Developmental Origins of Adult Disease

Towards the end of the Second World War, the German military blocked shipments of food and suplies to a region of Holland, resulting in pregnant women having access to about 800-1200 Kcal per day.

Later research determined that men who were born during the famine period had higher risks for specific chronic diseases, such as hypertension or Type 2 diabetes, depending upon the specific period of gestation in which their mothers were malnourished.  In the mid-1990s, epidemiological reports suggested that adults who were growth retarded as children were also at a higher risk for chronic diseases.  This research is part of a body of research called the “Developmental Origins of Adult Health and Disease”.

The main focus of our research in “developmental origins” is to better understand the relationship between poor growth early in life and metabolic adaptations that may predispose people to chronic diseases.  In 2000, we were the first to publish findings that stunted children oxidize fat at a lower rate compared to normal height children, a risk factor for fat gain over a long period of time.  Later, we reported that children who were born small for gestational age, as well as stunted children, deposit more fat in the abdominal region, a marker for increased visceral adipose tissues, further increasing their risk for metabolic diseases.

Presently, we are extending these studies to better understand the mechanisms behind these adaptations.

We have just recently completed a study on metabolic differences in growth retarded children born in North Korea compared to normal height children born in South Korea (results are still being analyzed and will be available later this year). One of the more interesting findings of this study was that children who were conceived in North Korea, but born in China, were taller than those children who were born and grew up in North Korea, but still shorter than those who were born and grew up in South Korea.  This observation is a reflection of the interaction between in utero and early childhood environments on growth.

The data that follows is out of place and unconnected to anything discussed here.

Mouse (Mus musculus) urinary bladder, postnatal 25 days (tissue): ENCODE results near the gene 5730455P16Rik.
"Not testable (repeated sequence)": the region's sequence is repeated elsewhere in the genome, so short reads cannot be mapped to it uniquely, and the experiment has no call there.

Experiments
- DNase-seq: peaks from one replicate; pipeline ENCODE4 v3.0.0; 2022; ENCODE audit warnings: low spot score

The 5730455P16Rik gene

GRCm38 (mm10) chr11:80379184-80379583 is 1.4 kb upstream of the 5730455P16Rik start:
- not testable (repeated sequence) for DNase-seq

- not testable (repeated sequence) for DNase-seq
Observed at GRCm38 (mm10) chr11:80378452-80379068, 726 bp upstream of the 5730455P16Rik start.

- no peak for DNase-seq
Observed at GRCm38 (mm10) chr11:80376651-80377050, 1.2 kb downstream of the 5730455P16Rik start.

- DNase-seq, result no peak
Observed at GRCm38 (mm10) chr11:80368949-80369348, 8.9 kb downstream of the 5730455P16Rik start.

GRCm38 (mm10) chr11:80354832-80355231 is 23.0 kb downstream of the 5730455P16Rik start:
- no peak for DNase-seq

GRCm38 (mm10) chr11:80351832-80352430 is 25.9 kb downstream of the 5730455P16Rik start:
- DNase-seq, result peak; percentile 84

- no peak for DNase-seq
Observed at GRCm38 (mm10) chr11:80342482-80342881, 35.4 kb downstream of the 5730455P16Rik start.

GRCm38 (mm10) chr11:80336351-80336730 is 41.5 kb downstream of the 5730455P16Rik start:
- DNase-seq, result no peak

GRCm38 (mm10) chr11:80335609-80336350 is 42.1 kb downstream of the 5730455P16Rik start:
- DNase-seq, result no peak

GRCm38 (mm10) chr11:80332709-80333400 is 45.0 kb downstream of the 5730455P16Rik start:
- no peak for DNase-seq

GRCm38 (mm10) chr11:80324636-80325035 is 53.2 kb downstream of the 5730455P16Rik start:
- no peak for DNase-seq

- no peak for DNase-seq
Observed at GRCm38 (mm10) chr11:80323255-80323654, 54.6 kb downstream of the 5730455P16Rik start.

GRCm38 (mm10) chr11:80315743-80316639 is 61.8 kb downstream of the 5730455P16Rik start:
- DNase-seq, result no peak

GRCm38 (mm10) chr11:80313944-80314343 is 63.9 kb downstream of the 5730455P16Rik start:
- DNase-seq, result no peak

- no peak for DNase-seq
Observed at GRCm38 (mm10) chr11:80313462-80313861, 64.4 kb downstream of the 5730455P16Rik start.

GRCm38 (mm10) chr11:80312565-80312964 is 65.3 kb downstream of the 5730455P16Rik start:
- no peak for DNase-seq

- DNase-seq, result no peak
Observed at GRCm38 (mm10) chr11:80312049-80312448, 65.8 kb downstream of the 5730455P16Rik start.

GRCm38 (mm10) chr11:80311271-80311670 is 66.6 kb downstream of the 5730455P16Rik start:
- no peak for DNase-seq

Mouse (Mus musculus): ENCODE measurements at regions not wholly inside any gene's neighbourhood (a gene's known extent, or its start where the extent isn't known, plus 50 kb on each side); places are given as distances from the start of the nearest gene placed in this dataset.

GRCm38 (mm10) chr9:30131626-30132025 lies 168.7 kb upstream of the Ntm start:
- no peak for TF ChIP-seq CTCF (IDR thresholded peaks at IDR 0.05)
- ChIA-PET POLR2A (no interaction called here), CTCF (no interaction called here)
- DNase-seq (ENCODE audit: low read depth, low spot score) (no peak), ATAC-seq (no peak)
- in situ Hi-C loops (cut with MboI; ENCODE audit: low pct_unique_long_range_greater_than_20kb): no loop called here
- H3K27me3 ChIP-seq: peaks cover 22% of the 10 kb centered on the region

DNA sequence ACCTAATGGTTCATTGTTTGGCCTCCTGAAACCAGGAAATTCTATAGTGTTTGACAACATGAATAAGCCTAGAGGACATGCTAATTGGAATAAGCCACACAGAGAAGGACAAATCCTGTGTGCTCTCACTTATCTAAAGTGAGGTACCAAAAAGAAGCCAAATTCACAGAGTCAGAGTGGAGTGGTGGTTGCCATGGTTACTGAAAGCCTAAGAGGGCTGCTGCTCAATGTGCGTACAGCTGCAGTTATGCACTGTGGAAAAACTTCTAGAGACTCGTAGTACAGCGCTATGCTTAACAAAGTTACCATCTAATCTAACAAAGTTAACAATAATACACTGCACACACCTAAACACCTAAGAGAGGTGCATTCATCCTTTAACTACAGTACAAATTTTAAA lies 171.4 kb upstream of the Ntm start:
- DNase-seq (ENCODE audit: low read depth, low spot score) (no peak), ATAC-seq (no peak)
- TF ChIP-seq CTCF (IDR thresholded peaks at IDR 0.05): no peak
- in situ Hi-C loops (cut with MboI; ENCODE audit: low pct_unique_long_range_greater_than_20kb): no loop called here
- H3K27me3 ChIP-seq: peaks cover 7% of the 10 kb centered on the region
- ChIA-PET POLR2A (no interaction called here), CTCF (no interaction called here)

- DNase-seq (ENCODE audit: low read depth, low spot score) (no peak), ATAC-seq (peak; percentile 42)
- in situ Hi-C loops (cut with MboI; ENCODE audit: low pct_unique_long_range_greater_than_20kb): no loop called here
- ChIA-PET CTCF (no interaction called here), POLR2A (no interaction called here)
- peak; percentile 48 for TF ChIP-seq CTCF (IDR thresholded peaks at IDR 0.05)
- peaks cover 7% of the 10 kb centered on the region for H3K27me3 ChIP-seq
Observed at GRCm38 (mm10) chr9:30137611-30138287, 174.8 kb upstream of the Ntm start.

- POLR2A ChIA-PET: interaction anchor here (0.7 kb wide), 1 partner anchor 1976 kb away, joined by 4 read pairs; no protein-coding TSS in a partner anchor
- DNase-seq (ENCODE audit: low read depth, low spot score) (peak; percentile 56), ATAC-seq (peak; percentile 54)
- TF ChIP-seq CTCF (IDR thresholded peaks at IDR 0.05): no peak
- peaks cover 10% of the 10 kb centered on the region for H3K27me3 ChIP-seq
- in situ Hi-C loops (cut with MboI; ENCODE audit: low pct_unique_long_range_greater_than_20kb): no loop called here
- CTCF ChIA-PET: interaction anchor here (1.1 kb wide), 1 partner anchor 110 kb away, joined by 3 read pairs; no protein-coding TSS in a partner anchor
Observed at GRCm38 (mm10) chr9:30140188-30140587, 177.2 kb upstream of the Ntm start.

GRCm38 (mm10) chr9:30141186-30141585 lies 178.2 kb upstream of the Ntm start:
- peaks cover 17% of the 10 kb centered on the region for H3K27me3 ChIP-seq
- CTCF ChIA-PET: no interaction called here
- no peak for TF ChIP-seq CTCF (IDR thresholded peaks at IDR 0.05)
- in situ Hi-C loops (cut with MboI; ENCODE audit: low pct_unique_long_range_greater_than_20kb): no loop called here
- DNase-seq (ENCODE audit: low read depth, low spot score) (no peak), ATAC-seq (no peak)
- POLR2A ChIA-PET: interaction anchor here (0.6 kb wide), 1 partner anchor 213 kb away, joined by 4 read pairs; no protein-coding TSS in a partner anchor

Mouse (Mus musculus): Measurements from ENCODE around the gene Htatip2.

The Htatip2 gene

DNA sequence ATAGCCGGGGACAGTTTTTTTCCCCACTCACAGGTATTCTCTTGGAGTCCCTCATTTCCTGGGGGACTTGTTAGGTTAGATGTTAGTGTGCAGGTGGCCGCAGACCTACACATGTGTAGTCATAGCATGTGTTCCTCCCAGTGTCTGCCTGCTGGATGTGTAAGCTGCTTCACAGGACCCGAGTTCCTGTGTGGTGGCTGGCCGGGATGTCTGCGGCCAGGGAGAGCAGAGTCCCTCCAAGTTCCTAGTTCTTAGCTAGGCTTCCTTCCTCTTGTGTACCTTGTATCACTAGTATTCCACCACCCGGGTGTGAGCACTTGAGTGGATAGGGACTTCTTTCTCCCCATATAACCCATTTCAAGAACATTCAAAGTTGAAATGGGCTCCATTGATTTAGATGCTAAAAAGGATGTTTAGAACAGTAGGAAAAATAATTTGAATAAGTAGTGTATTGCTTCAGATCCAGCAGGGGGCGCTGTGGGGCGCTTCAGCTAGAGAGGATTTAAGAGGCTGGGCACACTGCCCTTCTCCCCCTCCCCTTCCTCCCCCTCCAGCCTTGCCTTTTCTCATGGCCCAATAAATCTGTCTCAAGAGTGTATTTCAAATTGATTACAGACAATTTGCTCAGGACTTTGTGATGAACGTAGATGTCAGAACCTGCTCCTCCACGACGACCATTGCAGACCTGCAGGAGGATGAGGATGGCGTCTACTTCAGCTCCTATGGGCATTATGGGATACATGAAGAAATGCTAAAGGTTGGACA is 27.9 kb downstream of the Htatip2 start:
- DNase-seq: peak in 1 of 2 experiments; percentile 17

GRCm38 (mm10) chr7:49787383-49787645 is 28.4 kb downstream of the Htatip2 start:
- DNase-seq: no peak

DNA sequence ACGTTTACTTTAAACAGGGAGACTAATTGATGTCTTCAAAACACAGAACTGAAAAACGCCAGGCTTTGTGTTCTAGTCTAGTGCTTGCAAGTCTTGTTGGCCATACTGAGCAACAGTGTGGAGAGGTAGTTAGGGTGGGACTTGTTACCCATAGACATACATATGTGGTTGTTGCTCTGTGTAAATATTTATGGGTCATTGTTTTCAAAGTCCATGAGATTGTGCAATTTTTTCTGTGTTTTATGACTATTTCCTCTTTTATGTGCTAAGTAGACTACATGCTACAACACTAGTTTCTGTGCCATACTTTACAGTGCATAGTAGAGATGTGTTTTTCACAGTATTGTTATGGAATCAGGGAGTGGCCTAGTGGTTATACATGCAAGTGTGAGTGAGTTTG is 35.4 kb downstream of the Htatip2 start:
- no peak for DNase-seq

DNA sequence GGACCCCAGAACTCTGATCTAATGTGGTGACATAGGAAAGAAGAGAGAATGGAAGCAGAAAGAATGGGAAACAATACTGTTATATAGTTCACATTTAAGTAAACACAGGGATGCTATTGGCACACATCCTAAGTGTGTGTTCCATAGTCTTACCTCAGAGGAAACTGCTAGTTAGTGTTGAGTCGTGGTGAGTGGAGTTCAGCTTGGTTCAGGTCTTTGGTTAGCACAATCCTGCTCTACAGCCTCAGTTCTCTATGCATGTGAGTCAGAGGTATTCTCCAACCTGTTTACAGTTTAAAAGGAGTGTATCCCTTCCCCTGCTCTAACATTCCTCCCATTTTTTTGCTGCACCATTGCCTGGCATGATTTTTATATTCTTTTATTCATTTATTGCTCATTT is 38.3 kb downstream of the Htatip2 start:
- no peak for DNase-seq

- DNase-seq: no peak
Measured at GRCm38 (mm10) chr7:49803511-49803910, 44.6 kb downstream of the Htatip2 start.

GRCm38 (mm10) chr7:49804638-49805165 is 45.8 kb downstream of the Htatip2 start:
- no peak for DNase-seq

In addition, we are collaborating with scientists at the University of Health Sciences of Porto Alegre, Brazil  (http://www.ufcspa.edu.br) on a longitudinal study of children born in 2002 who have had frequent measurements of height, weight, and other parameters of health.  One of the major results from this study, still considered preliminary as we’re revising our statistical analyses to confirm findings, is that children who are stunted at age 1 year are more likely to have unhealthy lipid profiles as young as 7 years of age.  If confirmed, these will be the first evidence the poor growth is associated with cardiovascular risk factors in childhood, well before any disease has manifested.

Finally, a new project is underway in Sao Paulo, in collaboration with the Federal University of Sao Paulo, where we are studying changes in body composition during recovery from undernutrition, especially between those children who recover height and those who do not recover height.  In physiological terms, recovery from malnutrition is a dynamic process stimulated by available energy and hormonal regulation of weight.  Given sufficient calories and nutrients, almost all children rapidly recover body weight, yet not all recover height at the same rate as linear growth is a more complicated biochemical and physical process.  Thus, there is interest to determine if the composition of the weight gained by those who recover height or not is similar or  if different, how so.

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